No, I dont live in California, although its on fire too. It’s fire season in the West. Fires in Utah and surrounding states have a weird cycle. You would think a good water year would mean fewer fires.
That’s not always the case. A good water year means lots of snow pack and a nice steady runoff in the Spring. If it melts too quickly we get flash floods and our resevoirs cannot handle all of it. And a mild Spring with good snow pack means lots of growth in the Spring.
Deserts are habitats of opportunity. When there’s plenty of water, things grow. When there’s not, things go dormant. We have several species of trees, for example that have the ability to “shut off” part of their limbs in dry weather. They sacrifice part of their growth to save the rest of it. The oldest tree in the world is in Southern Utah. It’s a Bristlecone Pine, one of the species that can control the flow of moisture to its limbs.
So, with a wet Spring, the desert blooms. The flowers grow. The trees grow. And the grasses grow like crazy. And that’s the problem.
Those grasses eventually dry out in the Fall. Even in a wet Fall, the grasses will dry out. It’s part of the natural cycle. If we had a good Spring, the grasses are extra thick and tall. Perfect for fires.
On the other hand, if we have a bad water year, the state dries out. Becomes parched even. And then, no matter how tall the grass is, it’s going to burn.
This has been a bad water year. The winter saw less than normal snowfall and it’s been weeks of 90-100 degree temperatures without rain.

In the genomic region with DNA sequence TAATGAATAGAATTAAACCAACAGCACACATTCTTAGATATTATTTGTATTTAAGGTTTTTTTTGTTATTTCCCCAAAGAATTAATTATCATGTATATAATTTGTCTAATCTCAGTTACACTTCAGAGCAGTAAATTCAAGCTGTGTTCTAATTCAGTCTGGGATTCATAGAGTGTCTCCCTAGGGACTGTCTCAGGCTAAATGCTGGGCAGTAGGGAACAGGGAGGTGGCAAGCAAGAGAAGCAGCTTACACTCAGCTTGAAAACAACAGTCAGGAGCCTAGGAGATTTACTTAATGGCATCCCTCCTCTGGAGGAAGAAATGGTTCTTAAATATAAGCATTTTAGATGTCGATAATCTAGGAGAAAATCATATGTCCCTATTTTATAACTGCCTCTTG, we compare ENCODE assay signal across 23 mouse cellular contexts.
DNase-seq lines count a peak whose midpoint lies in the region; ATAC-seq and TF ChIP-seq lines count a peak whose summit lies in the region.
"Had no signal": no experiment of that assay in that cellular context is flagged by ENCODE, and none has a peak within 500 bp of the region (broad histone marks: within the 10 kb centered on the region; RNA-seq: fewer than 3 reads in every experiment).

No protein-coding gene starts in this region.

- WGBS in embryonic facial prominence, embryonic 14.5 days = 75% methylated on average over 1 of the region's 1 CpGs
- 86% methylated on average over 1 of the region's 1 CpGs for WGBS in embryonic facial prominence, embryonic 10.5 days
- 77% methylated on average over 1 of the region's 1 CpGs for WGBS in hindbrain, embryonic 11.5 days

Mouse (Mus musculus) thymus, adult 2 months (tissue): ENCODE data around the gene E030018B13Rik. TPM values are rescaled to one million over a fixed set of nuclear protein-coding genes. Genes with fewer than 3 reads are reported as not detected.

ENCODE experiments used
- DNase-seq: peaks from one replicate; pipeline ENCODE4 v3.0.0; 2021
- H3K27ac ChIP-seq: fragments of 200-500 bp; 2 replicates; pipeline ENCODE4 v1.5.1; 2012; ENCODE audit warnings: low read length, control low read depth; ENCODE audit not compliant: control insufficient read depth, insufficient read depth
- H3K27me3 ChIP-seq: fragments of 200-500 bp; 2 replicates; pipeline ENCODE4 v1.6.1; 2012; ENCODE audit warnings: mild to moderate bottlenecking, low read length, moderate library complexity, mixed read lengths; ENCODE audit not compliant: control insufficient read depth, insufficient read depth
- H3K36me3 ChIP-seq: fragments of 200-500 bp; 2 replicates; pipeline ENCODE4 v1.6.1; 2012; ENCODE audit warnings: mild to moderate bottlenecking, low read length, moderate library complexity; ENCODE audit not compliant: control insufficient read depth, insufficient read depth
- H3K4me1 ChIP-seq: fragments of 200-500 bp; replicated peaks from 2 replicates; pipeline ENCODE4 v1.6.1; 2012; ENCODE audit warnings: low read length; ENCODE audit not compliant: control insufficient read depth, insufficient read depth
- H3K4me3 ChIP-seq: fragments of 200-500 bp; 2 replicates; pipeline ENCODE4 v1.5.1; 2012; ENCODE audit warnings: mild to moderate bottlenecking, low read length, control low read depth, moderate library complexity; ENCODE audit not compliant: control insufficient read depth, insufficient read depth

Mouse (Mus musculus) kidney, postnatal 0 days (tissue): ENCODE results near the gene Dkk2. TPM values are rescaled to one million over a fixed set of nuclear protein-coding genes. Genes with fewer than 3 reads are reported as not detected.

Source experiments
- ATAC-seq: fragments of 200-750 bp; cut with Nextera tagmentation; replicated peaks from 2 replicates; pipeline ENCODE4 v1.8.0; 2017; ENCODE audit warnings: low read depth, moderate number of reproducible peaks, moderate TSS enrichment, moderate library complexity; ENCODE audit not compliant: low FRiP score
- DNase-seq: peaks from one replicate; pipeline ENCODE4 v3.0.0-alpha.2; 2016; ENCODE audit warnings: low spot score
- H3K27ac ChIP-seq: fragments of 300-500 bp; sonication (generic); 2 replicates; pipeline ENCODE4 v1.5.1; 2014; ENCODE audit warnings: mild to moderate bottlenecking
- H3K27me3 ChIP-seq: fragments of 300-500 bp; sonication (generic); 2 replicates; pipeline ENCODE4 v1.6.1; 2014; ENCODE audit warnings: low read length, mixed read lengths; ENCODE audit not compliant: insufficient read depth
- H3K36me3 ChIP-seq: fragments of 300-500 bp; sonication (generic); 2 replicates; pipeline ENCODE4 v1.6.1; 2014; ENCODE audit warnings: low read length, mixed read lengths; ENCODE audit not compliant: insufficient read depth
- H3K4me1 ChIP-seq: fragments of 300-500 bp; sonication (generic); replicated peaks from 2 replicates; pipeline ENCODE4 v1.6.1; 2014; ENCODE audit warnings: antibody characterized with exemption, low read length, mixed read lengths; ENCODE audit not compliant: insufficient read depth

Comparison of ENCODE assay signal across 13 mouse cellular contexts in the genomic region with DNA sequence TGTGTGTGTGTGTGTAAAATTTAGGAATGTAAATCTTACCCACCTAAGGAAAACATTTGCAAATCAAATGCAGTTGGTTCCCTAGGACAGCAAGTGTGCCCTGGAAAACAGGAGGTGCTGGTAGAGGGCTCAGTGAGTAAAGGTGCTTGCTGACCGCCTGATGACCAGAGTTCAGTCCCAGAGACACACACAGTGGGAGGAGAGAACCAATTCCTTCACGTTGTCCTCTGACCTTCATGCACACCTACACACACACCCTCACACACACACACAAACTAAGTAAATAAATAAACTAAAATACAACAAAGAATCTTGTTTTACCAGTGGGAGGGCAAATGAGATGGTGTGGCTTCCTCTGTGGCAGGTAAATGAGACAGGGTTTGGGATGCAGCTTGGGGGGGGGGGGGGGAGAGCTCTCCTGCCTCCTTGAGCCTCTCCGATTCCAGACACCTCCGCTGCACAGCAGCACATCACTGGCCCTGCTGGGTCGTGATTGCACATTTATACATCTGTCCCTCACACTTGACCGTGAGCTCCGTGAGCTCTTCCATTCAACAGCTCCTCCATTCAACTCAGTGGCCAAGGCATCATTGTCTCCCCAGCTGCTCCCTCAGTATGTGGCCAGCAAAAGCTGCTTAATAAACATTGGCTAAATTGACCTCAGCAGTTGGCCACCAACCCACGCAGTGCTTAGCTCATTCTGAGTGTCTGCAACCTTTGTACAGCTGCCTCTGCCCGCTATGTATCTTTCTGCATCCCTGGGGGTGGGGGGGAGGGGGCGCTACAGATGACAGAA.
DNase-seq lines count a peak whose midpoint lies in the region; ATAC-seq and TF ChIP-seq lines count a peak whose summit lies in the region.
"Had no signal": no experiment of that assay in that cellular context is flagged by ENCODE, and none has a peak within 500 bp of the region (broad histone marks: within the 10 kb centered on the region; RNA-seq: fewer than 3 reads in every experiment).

There are four fires burning within an hour of my house. Most were started by lightening. We don’t have too many man made fires in Utah. It still happens, but honestly, not a lot of people want to go camping in the desert when it’s 100 degrees out.
California, of course, is having a worse time than Utah. There are fire crews from Utah working fires in California. I’m not really sure how that works since we have fires burning here too, but I’m sure the guys who do it for a living have it figured out as to who goes where.
Tragically, yesterday we lost one of our firefighters. Matthew Burchett is from Draper, Utah. He, and his crew were in California fighting their fires when a tree fell on them. Several firefighters were injuried and Burchett lost his life. He leaves behind a wife and a small child.
The monsoon rains will start in September. If it’s a good year, the ski resorts will be open by Thanksgiving. Fire and water coexist in an uneasy alliance here in the Rocky Mountains. Even if it means an increased chance for fires next fall, we always pray for rain and snow.
We do live in a desert, after all.
RIP Matthew Burchett. Prayers for your family and prayers for the safety of all the men and women fighting the fires.
Rodney M Bliss is an author, columnist and IT Consultant. His blog updates every weekday. He lives in Pleasant Grove, UT with his lovely wife, thirteen children and grandchildren.
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